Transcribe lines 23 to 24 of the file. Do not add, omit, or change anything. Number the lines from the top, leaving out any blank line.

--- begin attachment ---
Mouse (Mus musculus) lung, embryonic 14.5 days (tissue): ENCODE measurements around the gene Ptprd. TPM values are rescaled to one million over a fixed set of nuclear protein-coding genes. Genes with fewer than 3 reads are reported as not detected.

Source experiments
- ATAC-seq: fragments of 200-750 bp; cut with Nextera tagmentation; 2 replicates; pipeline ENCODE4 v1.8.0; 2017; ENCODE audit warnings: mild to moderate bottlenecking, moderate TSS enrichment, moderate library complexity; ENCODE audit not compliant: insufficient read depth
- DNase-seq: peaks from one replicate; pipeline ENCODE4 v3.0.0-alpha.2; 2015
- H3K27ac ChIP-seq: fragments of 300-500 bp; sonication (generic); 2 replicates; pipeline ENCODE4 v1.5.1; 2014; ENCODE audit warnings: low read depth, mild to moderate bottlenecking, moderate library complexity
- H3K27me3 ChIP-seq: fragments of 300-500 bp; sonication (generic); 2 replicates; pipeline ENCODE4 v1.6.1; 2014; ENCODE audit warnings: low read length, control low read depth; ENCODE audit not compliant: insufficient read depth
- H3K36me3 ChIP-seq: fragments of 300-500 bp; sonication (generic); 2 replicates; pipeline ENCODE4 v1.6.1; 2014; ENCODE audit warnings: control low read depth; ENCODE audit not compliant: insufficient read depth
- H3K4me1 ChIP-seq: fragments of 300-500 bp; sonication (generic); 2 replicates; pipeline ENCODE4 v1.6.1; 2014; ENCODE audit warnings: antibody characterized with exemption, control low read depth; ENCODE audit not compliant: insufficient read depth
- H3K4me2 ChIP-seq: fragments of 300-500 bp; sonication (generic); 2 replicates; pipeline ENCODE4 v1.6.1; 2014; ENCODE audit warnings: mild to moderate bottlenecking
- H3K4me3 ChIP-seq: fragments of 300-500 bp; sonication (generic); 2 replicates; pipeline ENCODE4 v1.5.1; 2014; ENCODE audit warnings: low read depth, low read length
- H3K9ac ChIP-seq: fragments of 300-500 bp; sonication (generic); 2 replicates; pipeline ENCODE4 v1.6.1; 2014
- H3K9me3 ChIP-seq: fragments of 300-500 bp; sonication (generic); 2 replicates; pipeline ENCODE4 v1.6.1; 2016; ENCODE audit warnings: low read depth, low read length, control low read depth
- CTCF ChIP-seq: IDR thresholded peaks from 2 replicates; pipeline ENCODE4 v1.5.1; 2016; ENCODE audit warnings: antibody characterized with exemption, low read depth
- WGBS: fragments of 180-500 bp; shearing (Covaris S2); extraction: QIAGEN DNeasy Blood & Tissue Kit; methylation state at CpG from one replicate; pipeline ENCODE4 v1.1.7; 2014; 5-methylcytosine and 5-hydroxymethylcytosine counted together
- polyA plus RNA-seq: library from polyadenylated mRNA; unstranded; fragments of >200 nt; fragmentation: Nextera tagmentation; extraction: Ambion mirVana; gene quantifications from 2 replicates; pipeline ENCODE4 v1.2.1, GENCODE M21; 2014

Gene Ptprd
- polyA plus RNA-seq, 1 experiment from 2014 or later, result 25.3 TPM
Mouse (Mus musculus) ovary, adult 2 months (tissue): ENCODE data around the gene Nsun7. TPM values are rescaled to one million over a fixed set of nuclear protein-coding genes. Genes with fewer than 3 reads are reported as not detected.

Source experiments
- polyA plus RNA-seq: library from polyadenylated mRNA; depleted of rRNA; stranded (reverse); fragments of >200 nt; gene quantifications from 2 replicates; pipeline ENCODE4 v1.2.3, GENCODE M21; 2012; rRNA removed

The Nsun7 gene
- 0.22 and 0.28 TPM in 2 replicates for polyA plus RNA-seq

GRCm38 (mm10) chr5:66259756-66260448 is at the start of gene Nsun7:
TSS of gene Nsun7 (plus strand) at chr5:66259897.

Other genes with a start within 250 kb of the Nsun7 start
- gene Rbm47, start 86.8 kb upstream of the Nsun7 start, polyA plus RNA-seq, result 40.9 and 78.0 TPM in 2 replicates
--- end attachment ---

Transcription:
GRCm38 (mm10) chr5:66259756-66260448 is at the start of gene Nsun7:
TSS of gene Nsun7 (plus strand) at chr5:66259897.